New research from IBM shows that while cloud adoption has accelerated during the COVID-19 pandemic, it has also created unforeseen security risks and complexities. IBM Security used survey data and case study analysis to examine the impact of cloud applications, services and migration strategies.
The research found that businesses that rapidly migrated to the cloud had to deal with basic security oversight issues like governance, vulnerabilities and misconfigurations of cloud applications. IBM also found that during the past year, cybercriminals have been increasingly targeting cloud environments using customized malware, ransomware and other nefarious methods.
“When done right, the cloud can make security scalable and more adaptable -- but first, organizations need to let go of legacy assumptions and pivot to new security approaches designed specifically for this new frontier of technology, leveraging automation wherever possible,” said Abhijit Chakravorty, cloud security competency leader, IBM Security Services. “This starts with a clear picture of regulatory obligations and compliance mandate, as well as the unique technical and policy-driven security challenges and external threats targeting the cloud.”
IBM Institute for Business Value (IBV) and IBM X-Force Incident Response and Intelligence Services (IRIS) conducted research to examine the top threats and security challenges for cloud environments. The teams found that out of 930 senior business and IT professionals surveyed, 66 percent said they rely on cloud providers for baseline security. The perception of security ownership varied across specific cloud platforms and applications, however.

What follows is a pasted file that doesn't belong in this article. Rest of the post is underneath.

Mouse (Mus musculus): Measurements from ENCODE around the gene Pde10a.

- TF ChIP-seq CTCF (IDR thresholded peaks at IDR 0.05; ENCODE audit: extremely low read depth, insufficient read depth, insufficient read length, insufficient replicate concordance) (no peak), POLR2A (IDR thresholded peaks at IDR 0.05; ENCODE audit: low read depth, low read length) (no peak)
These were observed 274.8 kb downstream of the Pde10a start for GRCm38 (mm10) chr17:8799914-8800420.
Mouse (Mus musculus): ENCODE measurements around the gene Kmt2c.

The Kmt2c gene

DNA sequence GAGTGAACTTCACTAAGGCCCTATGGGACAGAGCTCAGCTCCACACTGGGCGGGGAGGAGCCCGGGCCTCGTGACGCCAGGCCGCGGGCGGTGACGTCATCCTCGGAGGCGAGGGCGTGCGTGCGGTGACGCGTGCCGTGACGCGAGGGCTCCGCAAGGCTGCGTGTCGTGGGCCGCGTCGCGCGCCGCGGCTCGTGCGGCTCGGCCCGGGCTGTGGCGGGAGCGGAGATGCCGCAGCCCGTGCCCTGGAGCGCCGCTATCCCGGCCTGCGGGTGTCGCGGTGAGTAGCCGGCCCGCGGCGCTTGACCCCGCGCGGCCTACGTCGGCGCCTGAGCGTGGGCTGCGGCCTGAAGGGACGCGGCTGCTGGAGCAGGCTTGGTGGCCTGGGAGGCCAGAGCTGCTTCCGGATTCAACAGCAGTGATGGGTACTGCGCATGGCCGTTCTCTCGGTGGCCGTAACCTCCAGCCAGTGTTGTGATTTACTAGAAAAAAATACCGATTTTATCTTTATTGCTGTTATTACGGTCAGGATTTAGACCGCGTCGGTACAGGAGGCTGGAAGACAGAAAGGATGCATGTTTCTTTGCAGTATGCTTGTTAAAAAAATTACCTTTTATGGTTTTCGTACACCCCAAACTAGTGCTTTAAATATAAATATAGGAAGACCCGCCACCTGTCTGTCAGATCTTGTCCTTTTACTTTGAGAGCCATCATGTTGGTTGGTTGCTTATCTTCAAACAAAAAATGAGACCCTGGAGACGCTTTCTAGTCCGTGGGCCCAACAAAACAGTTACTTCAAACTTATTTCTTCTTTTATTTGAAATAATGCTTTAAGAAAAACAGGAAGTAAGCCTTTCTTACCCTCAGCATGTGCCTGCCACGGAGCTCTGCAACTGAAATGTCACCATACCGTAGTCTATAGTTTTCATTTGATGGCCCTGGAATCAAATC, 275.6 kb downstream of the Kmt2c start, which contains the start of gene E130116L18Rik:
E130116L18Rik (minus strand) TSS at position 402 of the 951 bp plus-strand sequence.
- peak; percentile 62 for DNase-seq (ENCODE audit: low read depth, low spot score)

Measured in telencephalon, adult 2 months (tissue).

The IRIS team's examination of cloud-related case studies discovered 45 percent of hacking incidents took place over the cloud. Many web and mobile communication apps used over the cloud are not secure, making them vulnerable to cybercriminals. These criminals are now targeting cloud apps for both cryptomining and ransomware, and are using cloud resources to amplify the attacks.
IBM researched client incident response cases between June 2018 and March 2020 and found that cloud applications were the most common entry point for cyber attacks. The most common tactics included brute-forcing, exploiting vulnerabilities and misconfigurations.
Disturbingly, vulnerabilities were often undetected because of shadow IT, the process where an employee goes outside of approved channels, exposing cloud app vulnerabilities.
The research also found that ransomware was deployed three times more than other types of malware within cloud environments, followed by cryptominers and botnet malware. Data theft was the next most common threat activity in breached cloud environments, including personally-identifying information and client-related emails.
Cloud resources were also used to amplify the effects of crytomining and distributed denial of service (DDoS) attacks. The cloud was used to host malicious infrastructure and operations while also adding scale and a layer of undetected obfuscation.
“Based on the trends in our incident response cases, it’s likely that malware cases targeting cloud will continue to expand and evolve as cloud adoption increases,” said Charles DeBeck, IBM X-Force IRIS. “Our team has observed that malware developers have already begun making malware that disables common cloud security products, and designing malware that takes advantage of the scale and agility offered by the cloud.”
TechZone360 Contributing Editor
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